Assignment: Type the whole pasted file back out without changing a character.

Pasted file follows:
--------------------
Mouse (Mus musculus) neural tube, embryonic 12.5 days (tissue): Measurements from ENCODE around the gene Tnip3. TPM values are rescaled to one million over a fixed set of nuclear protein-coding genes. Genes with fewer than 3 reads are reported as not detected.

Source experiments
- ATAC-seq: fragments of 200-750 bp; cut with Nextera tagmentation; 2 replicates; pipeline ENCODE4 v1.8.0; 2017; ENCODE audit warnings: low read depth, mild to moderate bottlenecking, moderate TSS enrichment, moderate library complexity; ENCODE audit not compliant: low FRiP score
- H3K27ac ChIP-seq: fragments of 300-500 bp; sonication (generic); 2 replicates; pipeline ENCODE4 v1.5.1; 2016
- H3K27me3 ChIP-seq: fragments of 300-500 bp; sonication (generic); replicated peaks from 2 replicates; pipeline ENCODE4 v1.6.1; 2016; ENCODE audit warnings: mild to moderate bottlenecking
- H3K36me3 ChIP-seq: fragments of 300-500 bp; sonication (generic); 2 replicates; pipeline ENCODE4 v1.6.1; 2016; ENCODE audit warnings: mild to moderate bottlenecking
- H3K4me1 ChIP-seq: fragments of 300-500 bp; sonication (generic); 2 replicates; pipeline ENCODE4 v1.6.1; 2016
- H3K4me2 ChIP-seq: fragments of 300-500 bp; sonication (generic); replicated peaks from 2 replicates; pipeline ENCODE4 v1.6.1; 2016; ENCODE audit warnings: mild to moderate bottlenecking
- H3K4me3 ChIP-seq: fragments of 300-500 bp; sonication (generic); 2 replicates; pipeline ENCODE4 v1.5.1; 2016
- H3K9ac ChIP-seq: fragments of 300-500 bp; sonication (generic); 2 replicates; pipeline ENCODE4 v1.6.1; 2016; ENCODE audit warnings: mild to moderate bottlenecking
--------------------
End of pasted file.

Mouse (Mus musculus) neural tube, embryonic 12.5 days (tissue): Measurements from ENCODE around the gene Tnip3. TPM values are rescaled to one million over a fixed set of nuclear protein-coding genes. Genes with fewer than 3 reads are reported as not detected.

Source experiments
- ATAC-seq: fragments of 200-750 bp; cut with Nextera tagmentation; 2 replicates; pipeline ENCODE4 v1.8.0; 2017; ENCODE audit warnings: low read depth, mild to moderate bottlenecking, moderate TSS enrichment, moderate library complexity; ENCODE audit not compliant: low FRiP score
- H3K27ac ChIP-seq: fragments of 300-500 bp; sonication (generic); 2 replicates; pipeline ENCODE4 v1.5.1; 2016
- H3K27me3 ChIP-seq: fragments of 300-500 bp; sonication (generic); replicated peaks from 2 replicates; pipeline ENCODE4 v1.6.1; 2016; ENCODE audit warnings: mild to moderate bottlenecking
- H3K36me3 ChIP-seq: fragments of 300-500 bp; sonication (generic); 2 replicates; pipeline ENCODE4 v1.6.1; 2016; ENCODE audit warnings: mild to moderate bottlenecking
- H3K4me1 ChIP-seq: fragments of 300-500 bp; sonication (generic); 2 replicates; pipeline ENCODE4 v1.6.1; 2016
- H3K4me2 ChIP-seq: fragments of 300-500 bp; sonication (generic); replicated peaks from 2 replicates; pipeline ENCODE4 v1.6.1; 2016; ENCODE audit warnings: mild to moderate bottlenecking
- H3K4me3 ChIP-seq: fragments of 300-500 bp; sonication (generic); 2 replicates; pipeline ENCODE4 v1.5.1; 2016
- H3K9ac ChIP-seq: fragments of 300-500 bp; sonication (generic); 2 replicates; pipeline ENCODE4 v1.6.1; 2016; ENCODE audit warnings: mild to moderate bottlenecking